Firstly, of course, the stories themselves. We can truly say that we love each story in the book! From Indigenous woman Olivia Slater who went from high-school dropout to a PhD at Cambridge University, to the story of Ella Haddad running for her first stint in Tasmanian parliament, to the story of tattoo artist Alee Fogarty and her partner Carly Naughton.
The helpful tips that each woman gives at the end of their story in the hope to help other parents.
The underlying themes that we find empowering. There are quite a few but essentially, they are around transformation and equality.
But overall, our biggest highlight would different be the whole ethos of the book – helping others.
Chezzi: It must have been a challenge to put this book together when you are both working parents yourselves? Tell us about that.
Yes it really was! There was so much more work involved than people might think to put this all together and get the message out about our book. We just wish we could physically place a copy into the hand of every working mum in Australia (And maybe their partners. And managers. And political leaders…)!
The work has included not only conceiving the idea then pitching it to publishers and the main work of arranging, collating and editing the contributor stories as we put together the manuscript – and of course writing our own chapters – but so many other little details, from researching the websites we chose to use in the useful resources section to the quotes we chose to open and close the book with, to the endorsements we were able to source from some amazing women and then use on the back cover, to keeping all 25 other contributors informed of the editing and publishing process to things like doing the actual photo shoot for the front cover (and the planning that went into getting two little people happy at the same time in a photographic studio! One of our blog posts is actually about this very day!). And then the work involved in promoting it across the media. And many, many more things!
We have pretty much been in contact with each other daily for the past two years, and we’ve each had two trips each to the other’s state to steal whole days to work together in person.
As it says in the book’s introduction, “We have worked on it in moments stolen between the everyday realities of parenthood, relationships and jobs – but we did it”. In some way we hope the fact that we were able to do this ties in with the idea of inspiring others and helping them believe they too can do what they aspire to do – a theme which runs through many of the contributors’ stories.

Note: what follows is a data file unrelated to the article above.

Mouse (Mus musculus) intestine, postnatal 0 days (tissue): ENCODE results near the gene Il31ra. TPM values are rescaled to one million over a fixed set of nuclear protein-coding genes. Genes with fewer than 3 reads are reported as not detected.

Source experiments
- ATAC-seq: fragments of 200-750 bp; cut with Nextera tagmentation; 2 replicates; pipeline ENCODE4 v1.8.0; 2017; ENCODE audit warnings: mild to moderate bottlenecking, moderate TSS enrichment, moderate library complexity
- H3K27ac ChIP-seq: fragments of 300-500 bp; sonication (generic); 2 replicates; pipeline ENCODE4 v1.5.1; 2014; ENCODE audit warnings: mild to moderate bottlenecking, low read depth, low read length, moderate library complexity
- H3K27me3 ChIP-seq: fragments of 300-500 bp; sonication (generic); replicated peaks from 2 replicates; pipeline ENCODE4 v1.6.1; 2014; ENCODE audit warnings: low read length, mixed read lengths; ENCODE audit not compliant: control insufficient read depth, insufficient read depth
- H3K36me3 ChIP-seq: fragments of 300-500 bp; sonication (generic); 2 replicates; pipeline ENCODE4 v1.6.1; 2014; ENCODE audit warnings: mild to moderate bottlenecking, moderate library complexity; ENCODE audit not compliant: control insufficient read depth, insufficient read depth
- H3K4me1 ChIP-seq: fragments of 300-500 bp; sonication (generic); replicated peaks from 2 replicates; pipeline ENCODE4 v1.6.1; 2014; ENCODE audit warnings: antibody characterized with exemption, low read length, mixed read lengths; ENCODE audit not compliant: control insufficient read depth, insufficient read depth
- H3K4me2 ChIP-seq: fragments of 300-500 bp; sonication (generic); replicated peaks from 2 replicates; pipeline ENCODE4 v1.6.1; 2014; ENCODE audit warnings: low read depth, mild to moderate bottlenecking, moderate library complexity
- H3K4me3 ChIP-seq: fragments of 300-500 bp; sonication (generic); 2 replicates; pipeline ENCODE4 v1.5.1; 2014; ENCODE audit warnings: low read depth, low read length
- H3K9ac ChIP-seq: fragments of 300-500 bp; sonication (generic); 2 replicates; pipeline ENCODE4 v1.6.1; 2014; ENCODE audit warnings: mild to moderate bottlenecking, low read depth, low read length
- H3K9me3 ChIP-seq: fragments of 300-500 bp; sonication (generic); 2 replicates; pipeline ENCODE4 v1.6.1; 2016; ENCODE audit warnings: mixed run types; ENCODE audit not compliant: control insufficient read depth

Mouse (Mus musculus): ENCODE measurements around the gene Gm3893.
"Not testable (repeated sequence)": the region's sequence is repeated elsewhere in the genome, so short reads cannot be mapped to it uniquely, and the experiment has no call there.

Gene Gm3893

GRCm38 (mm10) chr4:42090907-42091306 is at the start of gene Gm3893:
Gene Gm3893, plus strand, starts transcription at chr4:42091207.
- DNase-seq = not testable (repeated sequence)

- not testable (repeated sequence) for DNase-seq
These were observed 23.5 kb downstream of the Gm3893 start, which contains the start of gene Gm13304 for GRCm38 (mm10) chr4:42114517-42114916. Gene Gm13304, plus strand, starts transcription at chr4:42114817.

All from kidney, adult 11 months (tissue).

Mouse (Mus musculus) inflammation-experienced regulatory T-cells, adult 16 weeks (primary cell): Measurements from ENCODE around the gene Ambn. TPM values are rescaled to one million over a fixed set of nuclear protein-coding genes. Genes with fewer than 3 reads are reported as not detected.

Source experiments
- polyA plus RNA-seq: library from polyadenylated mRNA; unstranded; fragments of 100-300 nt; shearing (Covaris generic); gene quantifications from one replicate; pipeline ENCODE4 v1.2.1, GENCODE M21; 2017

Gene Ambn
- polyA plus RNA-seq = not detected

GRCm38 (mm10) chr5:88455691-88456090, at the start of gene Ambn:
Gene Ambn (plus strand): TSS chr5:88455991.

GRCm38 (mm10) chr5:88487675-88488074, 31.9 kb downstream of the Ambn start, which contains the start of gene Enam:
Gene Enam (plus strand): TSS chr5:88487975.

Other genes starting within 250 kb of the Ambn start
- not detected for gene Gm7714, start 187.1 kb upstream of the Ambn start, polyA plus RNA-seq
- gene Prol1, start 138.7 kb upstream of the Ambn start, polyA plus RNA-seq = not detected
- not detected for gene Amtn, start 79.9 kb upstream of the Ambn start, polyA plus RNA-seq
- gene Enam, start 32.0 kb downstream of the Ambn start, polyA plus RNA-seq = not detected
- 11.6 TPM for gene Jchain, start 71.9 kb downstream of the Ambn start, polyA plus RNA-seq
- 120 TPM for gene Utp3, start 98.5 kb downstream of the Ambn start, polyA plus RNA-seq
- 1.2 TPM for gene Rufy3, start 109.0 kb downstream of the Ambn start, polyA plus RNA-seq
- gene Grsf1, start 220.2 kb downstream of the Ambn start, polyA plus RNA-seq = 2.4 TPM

Can you summarise what you think are the most challenging aspects working mothers face today?
Some of our shared challenges are big – like the cost of quality early childhood education and care, workplace discrimination, and the challenges of finding truly flexible work – but some of them are small. But those small ones, across the course of a day, week or month, can accumulate and cause great strain.
We are often struggling to manage all the important roles in our lives at the same time as looking after our or our family’s physical, mental, emotional, social and physical wellbeing. This includes our challenges to manage our own self-care – including knowing how and when to slow down and say no. Some of the contributors in our book work in this area and we are honoured to include their insights – paediatric psychologist Amanda Abel, for example, writes a chapter on personal boundaries as a working mum, and Kate Cashman of The Breath Between finishes the book with her chapter on “Taking a breath between the busyness”.
It seems we all share similar struggles with regard to keeping it all together to be the best professionals/employees/students/business owners we can be as well as the best parents we can be at any given time – and all the million little details we have to remember to make all of that happen. While trying, of course, not to lose touch with our own hopes and dreams as women in the process. And then of course feeling guilty when we’re falling short on any of those things.
The book also touches on the challenges of finding good support structures, including affordable, quality early childhood education and care. We are honoured to share the phenomenal Chloe Chant’s insightful perspective on this – many know Chloe as the early childhood educator whose challenge to a senator went viral in early 2017. Her story as a mother working and early childhood educator is so, so important to share.
As one woman reflected at one of our recent book launches, this book is making heard the stories we generally just share in places like our mothers’ groups – and that’s part of the reason we thought this book was important. To amplify those everyday stories and realities.
We’re so proud to have put together a book in which so many brave women (even when they think they’re not) have shared their personal stories to inspire others or at least help them feel less alone.